AEW tried incorporating Dan Lambert’s American Top Team MMA stable into its broadcasts. I think Lambert is a fabulous manager; he cuts the best heel promos this side of Paul Heyman-but his team mostly served as a backdrop for Scorpio Sky and Ethan Page to prowl the mid-card. The likes of Andrei Arlovsky, Junior Dos Santos and Paige VanZandt stood around and looked menacing, or threw the weakest worked punches this side of Snoop Dogg. Infamously, one of Lambert’s last shows featured a rare public appearance by Matt Hughes, who suffered a traumatic brain injury after being hit by a train. It was clear that the injury has had lasting effects, and while it happened well outside the Octagon, the optics of a fighter so clearly compromised by a brain injury, surrounded by active potential CTE cases in waiting were terrible.
Back when Impact Wrestling was TNA, and TNA aired on Spike TV, there was an attempt to integrate that show with the broadcaster’s newest acquisition-the Bellator fight league. MMA veterans like Quinton “Rampage” Jackson, Tito Ortiz and King Mo Lawal were featured prominently in a series of angles that always ended up dropped due to the real fighters’ injuries, training schedules, or disinterest. There may well be synergies between wrestling and MMA, but beyond the occasional crossover star, I don’t think anyone has successfully exploited them.
Retrospectively, RAW felt less like a reset and more like a pause: the wrestling equivalent of the office being sent home to wait for dreaded calls from HR. The biggest return was an unwelcome one for many fans and took place behind the scenes. The biggest debut was Vince McMahon’s moustache. We should have known; WWE CEO Nick Khan had done media rounds leading up to WrestleMania and said outright “Only One Person Actually Runs WWE, And That’s Vince McMahon”.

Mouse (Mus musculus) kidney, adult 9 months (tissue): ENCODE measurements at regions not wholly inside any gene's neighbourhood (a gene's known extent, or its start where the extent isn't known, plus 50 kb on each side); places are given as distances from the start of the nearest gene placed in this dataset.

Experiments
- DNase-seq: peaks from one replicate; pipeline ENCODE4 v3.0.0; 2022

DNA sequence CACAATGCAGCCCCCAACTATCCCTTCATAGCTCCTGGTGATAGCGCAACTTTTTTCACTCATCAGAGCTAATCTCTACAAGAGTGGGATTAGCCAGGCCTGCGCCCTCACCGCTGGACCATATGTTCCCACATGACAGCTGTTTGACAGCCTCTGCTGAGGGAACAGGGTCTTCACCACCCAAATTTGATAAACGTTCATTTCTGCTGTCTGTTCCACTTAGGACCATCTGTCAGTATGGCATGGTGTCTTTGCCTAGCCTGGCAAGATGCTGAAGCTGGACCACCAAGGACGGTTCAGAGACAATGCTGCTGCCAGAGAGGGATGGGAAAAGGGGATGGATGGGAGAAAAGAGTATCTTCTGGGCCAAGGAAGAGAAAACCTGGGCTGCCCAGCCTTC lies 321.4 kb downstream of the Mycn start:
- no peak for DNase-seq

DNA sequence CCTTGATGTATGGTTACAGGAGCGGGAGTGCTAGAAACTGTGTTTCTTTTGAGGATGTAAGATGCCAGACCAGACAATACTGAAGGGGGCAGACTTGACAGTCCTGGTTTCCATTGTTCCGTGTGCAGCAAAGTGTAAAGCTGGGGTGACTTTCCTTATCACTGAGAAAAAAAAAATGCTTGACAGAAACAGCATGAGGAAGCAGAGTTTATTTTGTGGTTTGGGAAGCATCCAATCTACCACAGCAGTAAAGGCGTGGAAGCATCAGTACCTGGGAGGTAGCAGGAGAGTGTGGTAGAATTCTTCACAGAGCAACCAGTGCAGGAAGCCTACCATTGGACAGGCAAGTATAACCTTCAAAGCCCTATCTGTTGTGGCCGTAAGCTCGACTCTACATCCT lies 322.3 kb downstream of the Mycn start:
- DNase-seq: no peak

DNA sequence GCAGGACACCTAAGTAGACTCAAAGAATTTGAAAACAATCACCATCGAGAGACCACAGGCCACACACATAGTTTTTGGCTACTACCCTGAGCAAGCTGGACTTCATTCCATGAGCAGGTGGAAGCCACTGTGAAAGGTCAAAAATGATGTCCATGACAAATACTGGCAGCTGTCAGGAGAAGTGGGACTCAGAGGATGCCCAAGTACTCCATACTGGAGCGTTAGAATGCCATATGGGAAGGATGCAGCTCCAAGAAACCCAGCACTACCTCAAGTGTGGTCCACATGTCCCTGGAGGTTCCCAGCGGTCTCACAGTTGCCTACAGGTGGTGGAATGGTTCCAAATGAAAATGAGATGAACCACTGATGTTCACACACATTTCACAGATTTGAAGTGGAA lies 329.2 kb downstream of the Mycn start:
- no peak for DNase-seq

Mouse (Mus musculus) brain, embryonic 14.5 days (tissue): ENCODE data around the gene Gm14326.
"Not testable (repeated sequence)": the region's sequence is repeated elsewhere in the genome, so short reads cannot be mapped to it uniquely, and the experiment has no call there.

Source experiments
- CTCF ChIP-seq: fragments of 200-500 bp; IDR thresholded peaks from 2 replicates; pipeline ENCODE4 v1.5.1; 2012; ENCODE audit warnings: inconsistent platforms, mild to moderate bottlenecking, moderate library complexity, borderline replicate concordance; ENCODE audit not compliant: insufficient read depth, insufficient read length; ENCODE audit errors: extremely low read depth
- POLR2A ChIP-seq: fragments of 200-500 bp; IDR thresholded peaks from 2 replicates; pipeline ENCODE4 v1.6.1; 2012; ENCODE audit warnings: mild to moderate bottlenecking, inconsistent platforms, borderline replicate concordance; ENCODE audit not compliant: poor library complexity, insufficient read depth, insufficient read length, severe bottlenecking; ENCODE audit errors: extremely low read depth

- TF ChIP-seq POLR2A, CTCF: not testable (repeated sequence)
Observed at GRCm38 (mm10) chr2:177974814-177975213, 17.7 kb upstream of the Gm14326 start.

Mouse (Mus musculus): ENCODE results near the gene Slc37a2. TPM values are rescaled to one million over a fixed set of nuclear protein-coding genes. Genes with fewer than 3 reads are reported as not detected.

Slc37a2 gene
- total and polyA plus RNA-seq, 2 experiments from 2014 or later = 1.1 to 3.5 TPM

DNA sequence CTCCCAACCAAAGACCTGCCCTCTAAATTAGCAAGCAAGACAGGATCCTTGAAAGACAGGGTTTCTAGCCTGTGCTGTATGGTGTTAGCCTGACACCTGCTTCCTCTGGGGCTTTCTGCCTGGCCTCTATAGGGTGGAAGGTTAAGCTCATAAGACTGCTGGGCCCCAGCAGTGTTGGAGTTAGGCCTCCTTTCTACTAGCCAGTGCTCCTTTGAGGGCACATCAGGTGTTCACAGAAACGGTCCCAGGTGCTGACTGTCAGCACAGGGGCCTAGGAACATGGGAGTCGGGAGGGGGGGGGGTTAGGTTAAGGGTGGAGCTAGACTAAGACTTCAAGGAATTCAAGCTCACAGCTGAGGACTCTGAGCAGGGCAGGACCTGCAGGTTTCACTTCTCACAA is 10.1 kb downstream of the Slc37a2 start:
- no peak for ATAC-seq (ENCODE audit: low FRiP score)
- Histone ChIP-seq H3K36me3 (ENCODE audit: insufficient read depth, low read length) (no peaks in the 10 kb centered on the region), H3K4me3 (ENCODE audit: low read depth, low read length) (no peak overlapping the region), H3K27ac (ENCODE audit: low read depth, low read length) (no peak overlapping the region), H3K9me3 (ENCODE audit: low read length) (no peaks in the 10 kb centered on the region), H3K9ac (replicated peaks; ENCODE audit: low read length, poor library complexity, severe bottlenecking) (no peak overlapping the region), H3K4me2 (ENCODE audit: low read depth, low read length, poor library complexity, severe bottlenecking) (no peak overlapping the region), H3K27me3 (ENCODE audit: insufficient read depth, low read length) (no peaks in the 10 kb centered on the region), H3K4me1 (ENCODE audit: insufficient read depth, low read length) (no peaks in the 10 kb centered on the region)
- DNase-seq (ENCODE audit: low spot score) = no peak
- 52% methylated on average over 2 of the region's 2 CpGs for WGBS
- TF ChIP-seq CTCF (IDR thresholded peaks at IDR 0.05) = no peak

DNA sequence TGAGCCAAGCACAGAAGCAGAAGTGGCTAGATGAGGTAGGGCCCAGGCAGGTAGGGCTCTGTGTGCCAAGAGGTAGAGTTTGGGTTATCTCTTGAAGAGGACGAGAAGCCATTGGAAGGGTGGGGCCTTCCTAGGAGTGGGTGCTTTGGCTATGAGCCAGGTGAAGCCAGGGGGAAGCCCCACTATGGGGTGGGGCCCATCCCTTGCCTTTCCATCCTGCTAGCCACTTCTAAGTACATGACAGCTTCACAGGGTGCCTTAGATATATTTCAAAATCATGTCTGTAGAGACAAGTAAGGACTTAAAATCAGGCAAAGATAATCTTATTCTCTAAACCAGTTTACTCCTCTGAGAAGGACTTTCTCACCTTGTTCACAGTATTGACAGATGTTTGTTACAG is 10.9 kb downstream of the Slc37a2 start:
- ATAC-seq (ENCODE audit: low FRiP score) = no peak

Pro wrestling aside, McMahon’s return and continued involvement even after a sale leaves a bad taste in my mouth. Last summer, Vince was exposed as an alleged serial predator who took advantage of his position within WWE to have a series of inappropriate sexual relationships with his subordinates. If his payouts can be taken as evidence of impropriety, this was a pattern of behavior spanning decades. Vince was able to resume control because he also happened to be WWE’s largest shareholder. His company, his rules, and he was able to negotiate a spot for himself in the new order. But the thought of him having the same opportunities today makes my skin crawl. If Monday’s TV show was an indication (and it may not; it is, after all, just a show), it looks like WWE may be trying to go back to the status quo. It also brings McMahon into an organization that shares space with vulgarian and public wife-slapper Dana White, under the auspices of Mr. Emanuel…who sent a lot of clients Harvey Weinstein’s way. Taken together, the optics of this new entertainment conglomerate double down on the sleaze-so maybe Disney was never in the cards. Vince McMahon’s transformation into Gomez Addams is somehow on point…although Gomez seems to have been more of a family man.
Which brings me back to Riddle. For a RAW that’s usually devoted to showcasing new and returning stars, Riddle was an odd choice. He’s had his kick at the can, and apart from a one-and-done match with Reigns and a brief run with the US title shortly after joining the main roster, he hasn’t done much. His biggest run came as part of the RK-Bro team with Randy Orton, who basically indulged Riddle’s whiny annoying stoner younger brother character. Riddle has yet to show that fans will take him seriously-he’s a second-tier Rob Van Dam with an MMA pedigree that is rarely mentioned in his matches. Riddle disappeared from television for a stint in rehab following multiple drug test failures. He has been accused of being a predator by several partners (none of which has been proven in court), and his most recent social media posts showcase his current relationship with adult film performers. I’ll be clear: I don’t judge Mr. Riddle for his addictions and I’m very glad he got help. I would hope anyone in that boat gets healthy and stays healthy. I also think that what he does in his personal life is his business, as long as it’s consensual (which does seem to be an issue). But he plays a character who is meant to appeal to kids, which seems potentially more concerning than your local library Drag Queen. It also speaks to a skewed sense of priorities among those at the top of WWE or near the top of this new enterprise, which really shouldn’t be a surprise at this point.
So we’ll keep watching the story unfold, and see what SmackDown brings.